2 Mar 2020

Cook Islands holds urgent discussions over Italian ship amid Covid-19 fears

9:44 am on 2 March 2020

A luxury liner carrying passengers and crew from Italy - the European nation worst hit by coronavirus - is scheduled to arrive in the Cook Islands tomorrow.

Aitutaki, Cook Islands.

Aitutaki, Cook Islands. Photo: Ewan Smith

The Cook Islands News reports the MSC Magnifica was due in Rarotonga on Sunday local time and then in Aitutaki the following day.

Aitutaki wants a ban on cruise ships scheduled to visit the island this coming month amid growing coronavirus fears.

Prime Minister Henry Puna and top officials held an urgent meeting on Aitutaki this weekend, after island leaders asked to cancel the cruise ships visits.

Community meetings were still underway late last night.

Aitutaki is set to receive three more cruise ships this month.

The Magnifica, which had the capacity to carry 3,223 passengers and 1,038 crew, was a popular cruise ship for Italian tourists and was carrying a significant number of Italians on this trip.

Its sister ship MSC Meraviglia was this week turned away by both Jamaica and the Cayman Islands.

The Cook Islands had placed a ban on travellers from Italy following more than 400 cases and 21 deaths from the Covid-19 coronavirus there, but there were no plans to turn the Magnifica away from Rarotonga.

The cruise ship, operated by MSC Cruises, left Italy on 4 January and had made 19 stops in France, Spain, Portugal, Brazil, Argentina, Uruguay, Chile, Peru and French Polynesia before its scheduled arrival here.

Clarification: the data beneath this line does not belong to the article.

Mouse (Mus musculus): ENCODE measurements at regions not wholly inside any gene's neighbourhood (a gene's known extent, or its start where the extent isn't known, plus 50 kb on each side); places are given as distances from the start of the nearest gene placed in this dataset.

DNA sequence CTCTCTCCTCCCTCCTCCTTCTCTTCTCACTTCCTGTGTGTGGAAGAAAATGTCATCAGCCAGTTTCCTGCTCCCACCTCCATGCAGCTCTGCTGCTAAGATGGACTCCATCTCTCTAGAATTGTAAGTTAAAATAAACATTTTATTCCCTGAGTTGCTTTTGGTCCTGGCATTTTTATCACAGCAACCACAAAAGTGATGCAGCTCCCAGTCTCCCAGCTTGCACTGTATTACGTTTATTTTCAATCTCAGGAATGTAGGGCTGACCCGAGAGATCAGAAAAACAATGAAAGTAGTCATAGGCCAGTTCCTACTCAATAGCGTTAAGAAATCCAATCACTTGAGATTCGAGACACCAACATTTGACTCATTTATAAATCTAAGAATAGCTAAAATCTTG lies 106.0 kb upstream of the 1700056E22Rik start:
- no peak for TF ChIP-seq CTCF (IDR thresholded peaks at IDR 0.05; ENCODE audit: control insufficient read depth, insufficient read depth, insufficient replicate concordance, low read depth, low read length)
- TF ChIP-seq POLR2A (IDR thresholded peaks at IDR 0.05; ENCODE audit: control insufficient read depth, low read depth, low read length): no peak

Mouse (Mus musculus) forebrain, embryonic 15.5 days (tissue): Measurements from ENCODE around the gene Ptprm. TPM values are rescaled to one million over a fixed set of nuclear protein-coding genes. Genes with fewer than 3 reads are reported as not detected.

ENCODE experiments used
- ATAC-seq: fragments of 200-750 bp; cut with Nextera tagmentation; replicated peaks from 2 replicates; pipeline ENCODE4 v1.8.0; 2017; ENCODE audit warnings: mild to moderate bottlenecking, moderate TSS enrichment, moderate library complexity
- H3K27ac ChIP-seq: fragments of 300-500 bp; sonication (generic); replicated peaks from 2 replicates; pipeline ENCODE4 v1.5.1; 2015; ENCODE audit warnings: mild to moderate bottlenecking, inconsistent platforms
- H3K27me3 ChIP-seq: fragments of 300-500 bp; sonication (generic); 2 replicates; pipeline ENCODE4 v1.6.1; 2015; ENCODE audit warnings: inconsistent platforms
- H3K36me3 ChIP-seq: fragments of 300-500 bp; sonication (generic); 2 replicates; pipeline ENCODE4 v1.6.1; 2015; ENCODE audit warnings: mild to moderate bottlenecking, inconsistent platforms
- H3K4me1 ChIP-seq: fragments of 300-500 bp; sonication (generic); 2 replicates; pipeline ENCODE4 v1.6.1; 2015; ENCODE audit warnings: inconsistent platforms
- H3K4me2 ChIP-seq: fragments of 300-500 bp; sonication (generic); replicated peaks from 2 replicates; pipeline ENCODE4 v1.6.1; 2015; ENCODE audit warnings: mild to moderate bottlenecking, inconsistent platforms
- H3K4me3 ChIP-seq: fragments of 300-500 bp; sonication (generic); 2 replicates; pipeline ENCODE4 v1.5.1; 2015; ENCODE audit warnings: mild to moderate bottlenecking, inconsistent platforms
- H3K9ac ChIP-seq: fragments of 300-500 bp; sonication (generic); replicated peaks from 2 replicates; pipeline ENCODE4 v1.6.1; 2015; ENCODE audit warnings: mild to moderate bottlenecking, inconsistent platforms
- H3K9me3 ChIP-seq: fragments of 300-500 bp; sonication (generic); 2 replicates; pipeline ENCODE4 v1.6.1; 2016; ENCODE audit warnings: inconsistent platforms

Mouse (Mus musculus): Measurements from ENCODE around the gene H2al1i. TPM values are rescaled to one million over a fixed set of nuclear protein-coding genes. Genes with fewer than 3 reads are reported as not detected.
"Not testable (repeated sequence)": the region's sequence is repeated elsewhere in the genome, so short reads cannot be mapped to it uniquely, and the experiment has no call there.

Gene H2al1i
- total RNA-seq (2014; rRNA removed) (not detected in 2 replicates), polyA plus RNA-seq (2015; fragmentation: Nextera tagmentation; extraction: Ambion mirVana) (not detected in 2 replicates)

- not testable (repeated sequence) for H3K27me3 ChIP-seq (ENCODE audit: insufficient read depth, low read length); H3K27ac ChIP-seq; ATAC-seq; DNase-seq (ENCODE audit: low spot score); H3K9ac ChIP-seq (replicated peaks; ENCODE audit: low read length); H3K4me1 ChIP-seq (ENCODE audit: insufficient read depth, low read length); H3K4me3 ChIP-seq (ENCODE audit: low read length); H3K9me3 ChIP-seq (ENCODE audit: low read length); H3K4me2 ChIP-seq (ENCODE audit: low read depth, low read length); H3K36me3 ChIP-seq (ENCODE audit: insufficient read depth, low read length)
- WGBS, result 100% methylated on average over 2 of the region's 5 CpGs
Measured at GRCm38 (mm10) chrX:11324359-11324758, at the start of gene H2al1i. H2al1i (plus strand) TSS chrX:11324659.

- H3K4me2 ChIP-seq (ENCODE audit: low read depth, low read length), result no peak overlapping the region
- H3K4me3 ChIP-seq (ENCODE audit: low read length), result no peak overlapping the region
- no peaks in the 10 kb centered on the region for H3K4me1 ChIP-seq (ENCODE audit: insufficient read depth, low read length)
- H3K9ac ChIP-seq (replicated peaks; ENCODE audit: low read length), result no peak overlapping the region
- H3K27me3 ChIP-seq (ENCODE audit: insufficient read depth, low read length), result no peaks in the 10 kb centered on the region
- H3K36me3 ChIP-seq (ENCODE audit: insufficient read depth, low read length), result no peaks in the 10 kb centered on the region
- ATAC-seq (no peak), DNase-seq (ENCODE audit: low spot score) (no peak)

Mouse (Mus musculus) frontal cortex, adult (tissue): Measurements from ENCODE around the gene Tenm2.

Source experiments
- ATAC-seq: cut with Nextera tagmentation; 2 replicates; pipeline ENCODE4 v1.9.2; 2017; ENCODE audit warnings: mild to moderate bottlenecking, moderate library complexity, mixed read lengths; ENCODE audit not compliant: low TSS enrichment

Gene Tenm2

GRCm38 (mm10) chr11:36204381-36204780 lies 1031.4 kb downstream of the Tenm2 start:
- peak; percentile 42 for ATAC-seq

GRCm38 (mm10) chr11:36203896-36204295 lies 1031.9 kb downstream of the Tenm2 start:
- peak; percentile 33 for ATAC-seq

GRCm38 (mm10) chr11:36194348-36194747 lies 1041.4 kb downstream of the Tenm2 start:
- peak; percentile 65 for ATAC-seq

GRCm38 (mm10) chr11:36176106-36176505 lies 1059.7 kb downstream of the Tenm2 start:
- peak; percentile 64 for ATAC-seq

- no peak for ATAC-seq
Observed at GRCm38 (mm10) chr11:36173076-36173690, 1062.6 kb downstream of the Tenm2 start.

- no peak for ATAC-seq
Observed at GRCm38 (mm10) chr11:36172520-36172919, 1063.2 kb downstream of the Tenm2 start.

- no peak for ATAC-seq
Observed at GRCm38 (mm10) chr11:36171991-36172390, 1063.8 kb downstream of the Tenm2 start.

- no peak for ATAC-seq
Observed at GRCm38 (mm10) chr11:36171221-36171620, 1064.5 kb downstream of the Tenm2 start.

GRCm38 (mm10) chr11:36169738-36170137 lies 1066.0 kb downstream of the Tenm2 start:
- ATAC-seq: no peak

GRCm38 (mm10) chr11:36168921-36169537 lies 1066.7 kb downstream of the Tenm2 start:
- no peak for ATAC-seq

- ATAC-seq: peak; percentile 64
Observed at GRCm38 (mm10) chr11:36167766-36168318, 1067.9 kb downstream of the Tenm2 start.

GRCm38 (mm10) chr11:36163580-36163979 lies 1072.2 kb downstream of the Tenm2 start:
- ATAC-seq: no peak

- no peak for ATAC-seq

Of those, only Italy was on the 16-country travel ban put out by the Cook Islands government on Thursday night.

MSC Cruises yesterday announced sweeping measures to ensure the ship remained free of the virus, including denying boarding to anyone from high-risk areas including China, Hong Kong, Macau, Japan, Singapore and central northern Italy.

"This restriction does not apply if guests have only transited in sterile areas of relevant Singapore, Japan and South Korea airports as coming from other non-affected areas," the cruise line said.

Yesterday Destination Management Cook Islands, the shore excursion handling agents for the cruise ship, said they had been working with MSC Magnifica on the bookings for the past two years.

If the cruise ship was turned away, they were worried all their hard work in arranging bookings with local resorts and tour companies would go to waste.

There were already indications the latest coronavirus travel ban would hit the local economy hard.

Chamber of Commerce chairman Fletcher Melvin said the country faced potential recession.

"I would say it is going to be one of the biggest challenges the country has faced in many, many years," he said.

"We don't know the extent of damage this will do because we don't know when this will end. This is something new so we cannot just pick up a book from the shelves and solve it.

"Everyone in the country relies on tourism. Every sector in the economy, from building to hotels to government, rely on this industry because without it, none of us can operate. Some of us will feel the effect faster than other, that's the only difference."

Halatoa Fua, chief executive of Cook Islands Tourism said most of the banned countries were in Asia, a market that contributed less than one percent of visitor arrivals.

"Italy is a key source market for us however this is their off peak travel period particularly for honeymooners."

Fua said Europeans coming via Japan and Singapore were affected and their international teams were liaising with key travel partners.

"We are ensuring communication goes out to our partners to make the necessary changes with the affected customers."

CEO of Cook Islands Tourism Corp, Halatoa Fua

CEO of Cook Islands Tourism Corp, Halatoa Fua Photo: RNZI / Sally Round

- The Cook Island News